Another week, another fmcg giant looking to sell-off an international food business.
Fresh on the heels of Unilever’s reported plan to sell its problematic spreads division – and the potential for more Unilever food divestments – Reckitt Benckiser has confirmed it is exploring the sale of its own food division.
The two stories have notable similarities. Firstly, Unilever’s spreads brands and Reckitt’s food division – primarily consisting of French’s Mustard and Frank’s Red Hot Sauce – are decidedly “non-core” businesses for both multinationals.
That is more the case for Reckitt, which is less diverse than Unilever and overwhelmingly consumer health focussed. Last year it generated just £411m in global food sales from revenues of almost £10bn, making up just over 4% of total sales.
Both the food businesses for sale are also majorly focussed on the developed markets of Europe and North America (particularly the latter in RB’s case), with little penetration in higher growth emerging markets.
In addition, both continue to generate strong bottom line contributions – Unilever’s spreads division runs at a margin of around 20%, while RB’s food portfolio generates an even larger operating margin of 28.7% (albeit this contracted by 50bp last year).
More significantly perhaps is what the desire of two big global fmcg players to shed food assets might tell us about the global conditions in the sector.
The global fmcg giants are struggling to find growth in a world where consumer tastes are shifting to more bespoke, less mass-market food options and long-term stagnant growth in developed markets and economic pressures in a number of key emerging markets.
Investors are demanding that fmcg companies become more focussed on their core businesses – as has already been seen with RB when it split off its pharma arm in late 2014 – while the 3G Capital/Berkshire Hathaway model at Kraft Heinz and AB InBev is forcing global players to make their balance sheets work harder to deliver shareholder returns.
But RB’s position is also different to Unilever’s in a number of crucial ways.
As already mentioned, RB’s food business is tiny in the grand scheme of things. Unilever has €12.5bn of food sales representing around 24% of total revenues. Backing away from food would represent a huge strategic step for Unilever – Reckitt is a relatively minor player in the sector.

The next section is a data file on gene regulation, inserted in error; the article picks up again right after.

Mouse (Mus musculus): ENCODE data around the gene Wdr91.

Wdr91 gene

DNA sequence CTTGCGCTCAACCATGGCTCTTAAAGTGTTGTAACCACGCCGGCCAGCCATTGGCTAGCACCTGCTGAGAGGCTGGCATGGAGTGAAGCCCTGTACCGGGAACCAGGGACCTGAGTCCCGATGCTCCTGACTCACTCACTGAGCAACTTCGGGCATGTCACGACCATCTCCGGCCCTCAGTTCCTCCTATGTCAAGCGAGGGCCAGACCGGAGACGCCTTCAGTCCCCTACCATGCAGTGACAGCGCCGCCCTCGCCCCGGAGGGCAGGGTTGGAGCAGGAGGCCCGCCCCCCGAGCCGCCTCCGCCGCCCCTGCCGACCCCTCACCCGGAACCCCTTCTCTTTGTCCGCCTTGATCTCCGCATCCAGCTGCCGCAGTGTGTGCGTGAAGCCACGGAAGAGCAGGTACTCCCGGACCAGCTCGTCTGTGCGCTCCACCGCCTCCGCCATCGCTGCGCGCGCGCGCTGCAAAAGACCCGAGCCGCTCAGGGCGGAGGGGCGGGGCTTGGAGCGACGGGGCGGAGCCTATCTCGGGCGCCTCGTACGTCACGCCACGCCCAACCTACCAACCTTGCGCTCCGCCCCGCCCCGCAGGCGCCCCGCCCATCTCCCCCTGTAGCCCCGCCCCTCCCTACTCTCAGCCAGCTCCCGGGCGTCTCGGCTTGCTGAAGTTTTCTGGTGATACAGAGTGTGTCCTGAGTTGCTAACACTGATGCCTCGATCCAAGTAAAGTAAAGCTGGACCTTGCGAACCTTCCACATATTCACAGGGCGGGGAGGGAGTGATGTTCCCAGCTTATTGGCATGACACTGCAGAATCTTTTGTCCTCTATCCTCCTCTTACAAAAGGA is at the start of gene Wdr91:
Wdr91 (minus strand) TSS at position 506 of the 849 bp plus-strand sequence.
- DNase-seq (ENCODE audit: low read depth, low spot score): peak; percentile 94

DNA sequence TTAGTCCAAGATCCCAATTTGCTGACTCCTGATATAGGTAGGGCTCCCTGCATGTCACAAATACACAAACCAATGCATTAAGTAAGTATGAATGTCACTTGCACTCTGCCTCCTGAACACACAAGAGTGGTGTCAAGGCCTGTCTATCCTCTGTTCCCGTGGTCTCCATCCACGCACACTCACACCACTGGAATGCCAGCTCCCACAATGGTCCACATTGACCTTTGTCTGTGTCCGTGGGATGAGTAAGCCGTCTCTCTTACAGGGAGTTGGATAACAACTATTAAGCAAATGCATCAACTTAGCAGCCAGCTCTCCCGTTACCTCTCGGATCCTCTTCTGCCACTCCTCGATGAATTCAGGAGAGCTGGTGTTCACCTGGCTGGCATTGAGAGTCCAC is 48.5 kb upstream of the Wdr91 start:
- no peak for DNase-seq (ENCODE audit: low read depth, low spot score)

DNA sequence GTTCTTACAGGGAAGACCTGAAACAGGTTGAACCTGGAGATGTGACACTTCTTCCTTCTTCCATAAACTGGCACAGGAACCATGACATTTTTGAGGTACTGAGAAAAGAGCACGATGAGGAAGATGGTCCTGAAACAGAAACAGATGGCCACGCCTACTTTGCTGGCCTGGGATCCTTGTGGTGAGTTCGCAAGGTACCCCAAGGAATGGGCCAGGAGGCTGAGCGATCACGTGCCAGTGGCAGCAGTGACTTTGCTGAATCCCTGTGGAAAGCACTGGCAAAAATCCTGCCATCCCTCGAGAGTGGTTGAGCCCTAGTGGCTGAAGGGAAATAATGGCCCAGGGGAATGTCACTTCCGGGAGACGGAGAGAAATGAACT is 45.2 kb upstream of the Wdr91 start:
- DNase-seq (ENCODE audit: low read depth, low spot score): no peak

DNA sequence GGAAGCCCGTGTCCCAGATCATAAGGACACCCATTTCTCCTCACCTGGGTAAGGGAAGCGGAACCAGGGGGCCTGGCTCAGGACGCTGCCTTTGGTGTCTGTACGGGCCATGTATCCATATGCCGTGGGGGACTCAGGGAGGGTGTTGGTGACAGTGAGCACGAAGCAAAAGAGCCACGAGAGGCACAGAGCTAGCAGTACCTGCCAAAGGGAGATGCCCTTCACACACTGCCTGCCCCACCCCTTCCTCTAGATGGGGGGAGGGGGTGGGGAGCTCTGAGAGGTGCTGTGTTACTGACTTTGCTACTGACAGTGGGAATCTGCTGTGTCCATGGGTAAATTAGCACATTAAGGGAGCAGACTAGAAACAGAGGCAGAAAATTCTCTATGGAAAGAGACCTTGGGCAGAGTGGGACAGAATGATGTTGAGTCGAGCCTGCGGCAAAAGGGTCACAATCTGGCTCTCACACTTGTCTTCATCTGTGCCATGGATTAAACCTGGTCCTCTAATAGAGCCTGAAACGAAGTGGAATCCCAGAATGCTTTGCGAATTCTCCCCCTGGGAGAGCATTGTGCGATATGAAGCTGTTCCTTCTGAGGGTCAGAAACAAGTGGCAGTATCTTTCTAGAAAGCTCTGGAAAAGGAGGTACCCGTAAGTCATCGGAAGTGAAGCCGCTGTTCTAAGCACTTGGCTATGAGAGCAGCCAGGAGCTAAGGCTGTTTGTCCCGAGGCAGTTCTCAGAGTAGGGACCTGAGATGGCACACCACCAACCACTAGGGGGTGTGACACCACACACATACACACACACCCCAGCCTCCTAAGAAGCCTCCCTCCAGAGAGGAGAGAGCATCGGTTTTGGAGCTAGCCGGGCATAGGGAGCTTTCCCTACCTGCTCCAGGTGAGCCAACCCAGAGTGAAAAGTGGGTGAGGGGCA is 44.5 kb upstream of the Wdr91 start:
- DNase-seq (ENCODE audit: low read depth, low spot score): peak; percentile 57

While Unilever is looking to placate impatient investors, Reckitt has very specific circumstances underpinning the potential sale.
It has already staked its long-term strategic future on consolidating its position in consumer health with the £14.3bn takeover of baby food maker Mead Johnson Nutrition which will dramatically increase its penetration in China.
Reckitt has grown sales and profitability significantly for a number of years, but the asking price for Mead Johnson remains hefty. Mitigating the impact on the balance sheet with a £2bn-plus sale of its non-core food brands will go some way to ease pressure on the balance sheet and placate the ratings agencies
Another difference is that, while Unilever’s spreads division faces falling sales, RB’s food division is growing fairly robustly, with 5% like for like growth last year and up 7% in the fourth quarter.
That growth profile and the smaller asking price than the £6bn Unilever may demand for its spreads, means there is likely to be more trade demand for the assets.
Kraft Heinz has inevitably been linked strongly to the assets given its obvious desire to grow through acquisition and its existing strength in condiments which French’s and Frank’s would seem to complement.
Analysts at Barclay’s this morning linked a number of US consumer groups, including McCormick, ConAgra Foods and Pinnacle Foods, with a deal for RB’s food portfolio.
In that sense, Reckitt’s potential sell-off of its food business shouldn’t be seen as a lack of faith in the global prospects of the sector. Given both RB’s food business and Unilever’s spreads division boast strong margins, both are valuable assets and will not be sold on the cheap.
More the news is further evidence on the pressure on fmcg companies to consolidate around core strengths as they bid to navigate a rapidly changing and fragmenting consumer landscape.